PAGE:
Cardiovascular Disease Case Studies
Mikayla Gress - Angelena Nero - Julie Zalar
Case Study #1
Sarah comes to her pediatrician for her annual check up. She is a sophomore in high school and participates in soccer and softball at her school. Over the past year, she has had a few of unexplained fainting spells, which she attributed to her menstrual cycle. She told her doctor that following her faints, she would lie down and drink some juice or have something high in sugar or iron. She never visited the doctor following the fainting spells as her mother went through the same thing when she was her age. In addition, she explains that she has not been improving this soccer season - she noticed that she trips and falls sometimes and does not have the endurance she once had. She has also noticed an increase in perspiration. She said, "Even when it's chilly in my house at night, I am sweating like it's eighty degrees".
Sarah's pediatrician gives her a usual physical examination. She orders some blood tests to address Sarah's concerns and diagnoses her with non-diabetic hypoglycemia, or low blood sugar not related to diabetes. To treat this, Sarah cannot skip meals and is encouraged to have snacks throughout the day. Because she is not diabetic, her doctor does not want to put her on medication at this time, but after a year or so of monitoring her condition this may change. Her doctor explains that although the goal is to eliminate the fainting spells entirely, they may happen occasionally. Following them, Sarah should eat foods with fast-acting carbohydrates such as: a few pieces of hard candy, a half cup of fruit juice, or one tablespoon of honey. Her doctor also gives her a box of tubes of glucose gel that she can use after a faint if she prefers.
Case Study #2
Jessica is a 27-year-old African American woman who gave birth to her son Jackson seven months ago. He has been a relatively healthy baby, hitting all of his milestones on time, such as rolling over on his belly by himself. However, recently, Jackson has been having inconsolable crying fits up to five times per day. At first Jessica thought he was just colicky, but after adjusting her son's diet accordingly, nothing has changed. She has also noticed that Jackson's hands and feet are swollen a lot of the time and his vision and growth were a good amount below normal at his six month check-up. In addition, Jessica has found that when she checks on Jackson at night during the past week, he has had a fever, which she treated with a baby formula ibuprofen. Despite being a relatively healthy baby up until recently, Jackson is visibly ill and both his mother and his doctor are concerned because any medical problem in such a young child is serious.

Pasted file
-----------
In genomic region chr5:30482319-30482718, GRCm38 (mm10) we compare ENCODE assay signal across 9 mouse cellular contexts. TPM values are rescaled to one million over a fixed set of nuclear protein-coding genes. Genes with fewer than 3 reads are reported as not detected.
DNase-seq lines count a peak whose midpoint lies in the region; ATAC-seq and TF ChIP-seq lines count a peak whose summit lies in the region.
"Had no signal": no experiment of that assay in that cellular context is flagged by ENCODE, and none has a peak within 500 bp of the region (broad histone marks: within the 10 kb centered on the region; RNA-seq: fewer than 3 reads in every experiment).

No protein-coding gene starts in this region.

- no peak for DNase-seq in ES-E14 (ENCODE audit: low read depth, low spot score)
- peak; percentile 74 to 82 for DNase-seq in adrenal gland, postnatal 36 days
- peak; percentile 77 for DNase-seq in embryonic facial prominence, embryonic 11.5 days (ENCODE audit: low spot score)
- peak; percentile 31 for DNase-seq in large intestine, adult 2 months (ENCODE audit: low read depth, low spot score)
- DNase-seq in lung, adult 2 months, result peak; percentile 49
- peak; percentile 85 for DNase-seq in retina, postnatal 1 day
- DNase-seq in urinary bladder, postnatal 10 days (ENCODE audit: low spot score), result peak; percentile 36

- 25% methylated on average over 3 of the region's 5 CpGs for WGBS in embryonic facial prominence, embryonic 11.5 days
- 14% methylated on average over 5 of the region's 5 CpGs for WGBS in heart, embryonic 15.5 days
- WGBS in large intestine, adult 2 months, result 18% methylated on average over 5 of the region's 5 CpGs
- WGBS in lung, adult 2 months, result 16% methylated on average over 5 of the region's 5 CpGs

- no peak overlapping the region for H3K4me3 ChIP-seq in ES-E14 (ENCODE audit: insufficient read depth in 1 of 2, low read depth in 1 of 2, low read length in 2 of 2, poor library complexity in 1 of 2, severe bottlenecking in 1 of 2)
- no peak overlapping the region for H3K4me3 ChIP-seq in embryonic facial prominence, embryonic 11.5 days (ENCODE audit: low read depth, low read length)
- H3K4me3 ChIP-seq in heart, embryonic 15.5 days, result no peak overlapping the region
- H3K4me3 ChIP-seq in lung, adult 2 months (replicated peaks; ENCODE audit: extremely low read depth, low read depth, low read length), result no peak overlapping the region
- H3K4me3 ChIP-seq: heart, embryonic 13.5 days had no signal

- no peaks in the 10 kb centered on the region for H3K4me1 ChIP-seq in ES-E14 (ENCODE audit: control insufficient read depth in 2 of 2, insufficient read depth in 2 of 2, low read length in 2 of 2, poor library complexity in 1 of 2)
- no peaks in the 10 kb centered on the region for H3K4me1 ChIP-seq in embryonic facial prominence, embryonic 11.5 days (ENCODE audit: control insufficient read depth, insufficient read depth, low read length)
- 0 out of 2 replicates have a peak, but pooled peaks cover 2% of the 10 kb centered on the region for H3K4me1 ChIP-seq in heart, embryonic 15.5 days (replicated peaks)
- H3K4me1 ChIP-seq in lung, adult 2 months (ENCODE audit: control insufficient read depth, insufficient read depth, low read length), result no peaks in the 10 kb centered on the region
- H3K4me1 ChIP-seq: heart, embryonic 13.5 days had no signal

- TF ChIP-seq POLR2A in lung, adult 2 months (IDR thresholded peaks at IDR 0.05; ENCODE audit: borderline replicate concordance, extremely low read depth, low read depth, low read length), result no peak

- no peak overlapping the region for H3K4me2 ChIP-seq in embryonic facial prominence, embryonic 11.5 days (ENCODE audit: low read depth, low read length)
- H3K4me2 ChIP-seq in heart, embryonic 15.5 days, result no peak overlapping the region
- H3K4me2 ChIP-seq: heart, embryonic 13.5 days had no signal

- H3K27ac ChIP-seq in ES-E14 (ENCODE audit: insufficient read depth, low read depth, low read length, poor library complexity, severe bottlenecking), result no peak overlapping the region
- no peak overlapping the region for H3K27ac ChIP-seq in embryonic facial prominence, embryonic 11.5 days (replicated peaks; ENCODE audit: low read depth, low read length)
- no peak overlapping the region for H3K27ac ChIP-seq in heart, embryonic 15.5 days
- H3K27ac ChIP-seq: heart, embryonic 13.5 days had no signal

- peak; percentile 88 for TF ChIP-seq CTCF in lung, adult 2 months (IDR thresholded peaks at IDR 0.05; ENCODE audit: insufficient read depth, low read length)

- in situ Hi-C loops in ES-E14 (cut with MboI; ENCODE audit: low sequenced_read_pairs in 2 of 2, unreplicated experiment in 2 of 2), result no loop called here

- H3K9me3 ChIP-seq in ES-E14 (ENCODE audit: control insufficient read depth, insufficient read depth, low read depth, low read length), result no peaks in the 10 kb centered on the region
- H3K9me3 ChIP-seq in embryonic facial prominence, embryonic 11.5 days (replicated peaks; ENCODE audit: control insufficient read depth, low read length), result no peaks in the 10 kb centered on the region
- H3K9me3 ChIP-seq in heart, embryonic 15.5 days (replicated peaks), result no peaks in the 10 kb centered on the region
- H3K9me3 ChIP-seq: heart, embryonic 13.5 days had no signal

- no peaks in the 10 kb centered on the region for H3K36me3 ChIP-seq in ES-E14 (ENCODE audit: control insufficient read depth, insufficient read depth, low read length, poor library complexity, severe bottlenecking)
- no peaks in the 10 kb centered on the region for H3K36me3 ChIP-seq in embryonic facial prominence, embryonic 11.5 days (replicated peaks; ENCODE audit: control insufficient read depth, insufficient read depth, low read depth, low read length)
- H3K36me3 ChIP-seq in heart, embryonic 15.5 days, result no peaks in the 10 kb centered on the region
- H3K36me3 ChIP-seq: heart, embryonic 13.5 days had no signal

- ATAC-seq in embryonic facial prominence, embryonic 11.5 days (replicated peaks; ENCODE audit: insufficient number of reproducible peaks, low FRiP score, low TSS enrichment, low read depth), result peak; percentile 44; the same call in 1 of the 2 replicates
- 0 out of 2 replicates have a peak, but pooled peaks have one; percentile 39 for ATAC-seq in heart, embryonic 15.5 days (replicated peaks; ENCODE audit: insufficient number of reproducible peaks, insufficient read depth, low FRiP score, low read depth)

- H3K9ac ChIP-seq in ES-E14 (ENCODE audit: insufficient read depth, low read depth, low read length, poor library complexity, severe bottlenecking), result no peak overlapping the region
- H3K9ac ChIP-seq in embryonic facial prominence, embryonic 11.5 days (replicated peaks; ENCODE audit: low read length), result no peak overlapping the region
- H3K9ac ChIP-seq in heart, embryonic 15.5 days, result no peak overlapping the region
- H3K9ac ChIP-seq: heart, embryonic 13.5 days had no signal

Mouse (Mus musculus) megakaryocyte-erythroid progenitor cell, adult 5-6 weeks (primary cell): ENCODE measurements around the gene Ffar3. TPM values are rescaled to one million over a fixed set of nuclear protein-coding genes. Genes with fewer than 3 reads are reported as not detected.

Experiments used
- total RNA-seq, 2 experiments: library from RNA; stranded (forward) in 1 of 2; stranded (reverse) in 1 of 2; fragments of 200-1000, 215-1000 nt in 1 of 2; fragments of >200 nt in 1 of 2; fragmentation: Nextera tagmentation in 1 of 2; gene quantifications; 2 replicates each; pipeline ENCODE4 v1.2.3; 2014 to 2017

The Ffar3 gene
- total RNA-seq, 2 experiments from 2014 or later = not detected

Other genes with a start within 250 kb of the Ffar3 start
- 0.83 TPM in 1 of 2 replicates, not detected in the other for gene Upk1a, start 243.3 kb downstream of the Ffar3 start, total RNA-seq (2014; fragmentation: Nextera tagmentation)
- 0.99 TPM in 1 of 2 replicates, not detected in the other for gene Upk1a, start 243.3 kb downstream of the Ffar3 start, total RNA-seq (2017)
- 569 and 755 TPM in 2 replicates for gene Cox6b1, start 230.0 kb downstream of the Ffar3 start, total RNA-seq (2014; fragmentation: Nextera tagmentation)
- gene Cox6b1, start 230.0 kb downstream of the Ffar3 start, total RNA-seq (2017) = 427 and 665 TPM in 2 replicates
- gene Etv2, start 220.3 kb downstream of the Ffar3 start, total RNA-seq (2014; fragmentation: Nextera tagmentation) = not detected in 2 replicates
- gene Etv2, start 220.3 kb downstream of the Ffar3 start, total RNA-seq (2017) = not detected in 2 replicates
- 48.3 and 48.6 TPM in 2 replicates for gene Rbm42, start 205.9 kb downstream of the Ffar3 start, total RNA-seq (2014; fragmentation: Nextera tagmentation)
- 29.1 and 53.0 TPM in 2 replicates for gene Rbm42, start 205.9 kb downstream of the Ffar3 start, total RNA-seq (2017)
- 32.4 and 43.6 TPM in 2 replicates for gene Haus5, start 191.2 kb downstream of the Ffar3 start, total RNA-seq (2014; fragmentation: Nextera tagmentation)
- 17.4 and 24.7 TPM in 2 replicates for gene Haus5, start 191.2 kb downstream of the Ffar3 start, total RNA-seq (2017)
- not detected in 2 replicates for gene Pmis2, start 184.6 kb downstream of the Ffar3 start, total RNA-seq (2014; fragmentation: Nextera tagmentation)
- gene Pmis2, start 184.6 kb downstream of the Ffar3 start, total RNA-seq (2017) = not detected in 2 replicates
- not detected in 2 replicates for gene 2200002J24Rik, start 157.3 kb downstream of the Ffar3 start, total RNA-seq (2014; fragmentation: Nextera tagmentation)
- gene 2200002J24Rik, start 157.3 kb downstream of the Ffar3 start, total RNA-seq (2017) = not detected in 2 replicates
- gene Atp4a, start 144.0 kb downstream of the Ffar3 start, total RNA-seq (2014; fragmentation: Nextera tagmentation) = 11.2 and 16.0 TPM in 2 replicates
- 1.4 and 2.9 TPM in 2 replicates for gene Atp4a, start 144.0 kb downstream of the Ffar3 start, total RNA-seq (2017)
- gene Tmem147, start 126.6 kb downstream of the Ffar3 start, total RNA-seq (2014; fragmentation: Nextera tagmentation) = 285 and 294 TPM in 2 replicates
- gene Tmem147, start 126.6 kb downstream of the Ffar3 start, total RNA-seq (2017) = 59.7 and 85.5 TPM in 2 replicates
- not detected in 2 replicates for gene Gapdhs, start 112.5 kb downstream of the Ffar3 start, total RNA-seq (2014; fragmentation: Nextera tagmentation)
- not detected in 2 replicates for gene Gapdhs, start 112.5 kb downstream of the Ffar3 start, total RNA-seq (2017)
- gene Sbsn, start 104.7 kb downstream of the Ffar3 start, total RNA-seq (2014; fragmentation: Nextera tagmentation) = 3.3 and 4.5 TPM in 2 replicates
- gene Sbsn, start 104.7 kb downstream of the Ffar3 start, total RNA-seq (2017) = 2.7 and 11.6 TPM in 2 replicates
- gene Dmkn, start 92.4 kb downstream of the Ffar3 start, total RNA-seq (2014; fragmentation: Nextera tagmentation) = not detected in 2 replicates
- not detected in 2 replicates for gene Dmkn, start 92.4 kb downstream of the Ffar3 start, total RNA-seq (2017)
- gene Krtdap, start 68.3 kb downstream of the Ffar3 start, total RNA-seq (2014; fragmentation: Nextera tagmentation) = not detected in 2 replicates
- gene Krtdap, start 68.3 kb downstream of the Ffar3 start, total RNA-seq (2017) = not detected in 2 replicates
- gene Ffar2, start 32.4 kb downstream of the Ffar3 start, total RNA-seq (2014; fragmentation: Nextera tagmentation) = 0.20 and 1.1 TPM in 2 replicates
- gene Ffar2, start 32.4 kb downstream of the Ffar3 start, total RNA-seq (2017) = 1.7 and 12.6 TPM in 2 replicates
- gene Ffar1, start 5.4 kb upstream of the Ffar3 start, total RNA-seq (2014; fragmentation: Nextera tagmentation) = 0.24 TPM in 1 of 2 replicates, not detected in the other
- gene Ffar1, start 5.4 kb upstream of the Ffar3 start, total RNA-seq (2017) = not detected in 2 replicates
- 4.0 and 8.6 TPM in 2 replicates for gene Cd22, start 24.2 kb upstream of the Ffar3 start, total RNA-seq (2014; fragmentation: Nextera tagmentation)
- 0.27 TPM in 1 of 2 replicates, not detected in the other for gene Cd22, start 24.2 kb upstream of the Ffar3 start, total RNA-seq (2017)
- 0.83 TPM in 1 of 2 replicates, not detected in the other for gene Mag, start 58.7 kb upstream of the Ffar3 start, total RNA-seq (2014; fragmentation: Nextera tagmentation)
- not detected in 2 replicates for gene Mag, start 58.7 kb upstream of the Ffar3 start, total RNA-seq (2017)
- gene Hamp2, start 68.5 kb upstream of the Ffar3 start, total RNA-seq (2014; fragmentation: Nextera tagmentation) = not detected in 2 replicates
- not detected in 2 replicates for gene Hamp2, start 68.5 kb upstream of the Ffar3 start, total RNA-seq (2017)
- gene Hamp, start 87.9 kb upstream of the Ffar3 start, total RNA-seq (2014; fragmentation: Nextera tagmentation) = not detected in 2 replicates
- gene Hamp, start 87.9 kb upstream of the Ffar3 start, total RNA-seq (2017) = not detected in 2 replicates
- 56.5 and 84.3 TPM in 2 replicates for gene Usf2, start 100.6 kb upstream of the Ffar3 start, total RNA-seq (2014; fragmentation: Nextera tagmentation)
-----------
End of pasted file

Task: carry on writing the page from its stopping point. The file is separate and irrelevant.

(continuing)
Jackson's pediatrician orders blood tests to check on his hemoglobin S. All infants are given this blood test at birth, but it is not uncommon for children and even adults to need to be re-screened later in life. This test came back positive, which called for a series of more blood tests which ultimately found that Jackson has sickle cell anemia. Both Jessica and her husband knew they were carriers of the disease at the beginning of her pregnancy, but decided against an amniocentesis (a test in which amniotic fluid from the womb is taken out with a needle, and tested for a variety of defects) because it offered too much risk for too little benefit. Jessica is told that the only possible cure for her son is through bone marrow transplants. However, both she and the doctor feel that it is too soon in his life to begin such invasive procedures. In the meantime, Jackson was prescribed the antibiotic penicillin, which he may take daily until he is kindergarten-age. He is also given pain-relieving medicines (which, at this time in his life, will only be ibuprofen or acetaminophen, but he will most likely begin taking stronger medications later in life) to take as needed. Finally, Jackson also must take a drug called hydroxyurea, which reduces the frequency of pain, and, over time, may even reduce the need for blood transfusions, which he will need on a regular basis. Jessica is also told that it is of the utmost importance that Jackson gets all of his vaccinations on schedule. Babies with sickle cell anemia are more prone to infections, making vaccinations a necessary part of their lives. Sickle cell anemia is not a death sentence, but if not treated effectively, it can shorten lives.
Mayo Clinic Staff. "Sickle Cell Anemia." Definition. Mayo Clinic, 11 June 2014. Web. 02 Mar. 2015.
Mayo Clinic Staff. "Hypoglycemia." Mayo Clinic. Mayo Foundation for Medical Education and Research, 20 Jan. 2015. Web.